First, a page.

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Transcranial Magnetic Stimulation

It’s unsurprising if you or someone you know finds themselves a little lost these days. Between fires, floods and inflation, many of us are wondering what will go wrong next. It is quite normal at such times to experience periods of sadness. It is part of the human experience.

However, the sustained strain of the pandemic has led to increasing numbers of people experiencing an overt major depression. This increased suffering has not gone unnoticed by those of us working within this field. In 2019-2020, a 35-year-old antidepressant - sertraline - was the 10th most prescribed drug in Australia for the first time1. Last year it rose to 8th2.

Whilst antidepressants have saved many from depression and suffering, they continue to have their limitations. We know that antidepressants have diminishing effectiveness with each successive medication trial3. By the time a depressed patient is on their fourth medication trial, their chance of recovery drops to about 10%, and they will likely require medication augmentation strategies or polypharmacy. Antidepressants also have significant side effects, and unpopular ones at that. For example, half of patients on an SSRI will experience some form of sexual dysfunction4.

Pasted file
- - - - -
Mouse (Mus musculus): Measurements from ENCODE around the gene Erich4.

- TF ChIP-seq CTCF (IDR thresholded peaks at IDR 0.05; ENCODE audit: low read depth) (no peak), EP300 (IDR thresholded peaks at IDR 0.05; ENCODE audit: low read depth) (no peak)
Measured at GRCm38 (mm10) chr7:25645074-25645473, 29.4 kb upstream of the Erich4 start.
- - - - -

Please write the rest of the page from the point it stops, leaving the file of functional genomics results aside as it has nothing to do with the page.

Repetitive Transcranial Magnetic Stimulation (TMS) is a non-invasive procedure that uses magnetic fields to stimulate cortical neurons as a treatment for major depression. It emerged as a research interest in the 1990s, was approved for the treatment of depression in North America in the early 2000s, and is now an accepted treatment of Major Depression in almost all international guidelines for management of mood disorders.

Whilst access within Australia has been limited, the RANZCP endorsed TMS officially in its 2018 position statement and Medicare provided an Item number in November 2021, improving access to this treatment for most Australians’.

The basic principle of TMS is that pulsed magnetic field induces and depolarises neurones within specific cortical regions of the brain, altering synaptic plasticity with repeated treatments5. Functional imaging models have demonstrated a variety of dysfunctional brain regions in the depressed brain such as the dorsolateral prefrontal cortices (dlPFC) and limbic structures.

TMS is only able to directly target the more superficial dlPFC – these regions communicate to deeper emotional centres through existing neuronal tracks. By correcting the PFC, there are secondary effects in the limbic systems, adding to the antidepressant effects of TMS.

TMS is generally a well-tolerated and well liked treatment. Patients are required to attend 5 days per week for at least 4 weeks, with each treatment lasting under 30 minutes. The patient is awake, does not require any special preparation and can drive themselves to and from each treatment. Side effects are mostly mild and transient, and include headache, local scalp discomfort and light-headedness. The only serious side effects are seizure (<0.1%6) and, rarer still, retinal detachment.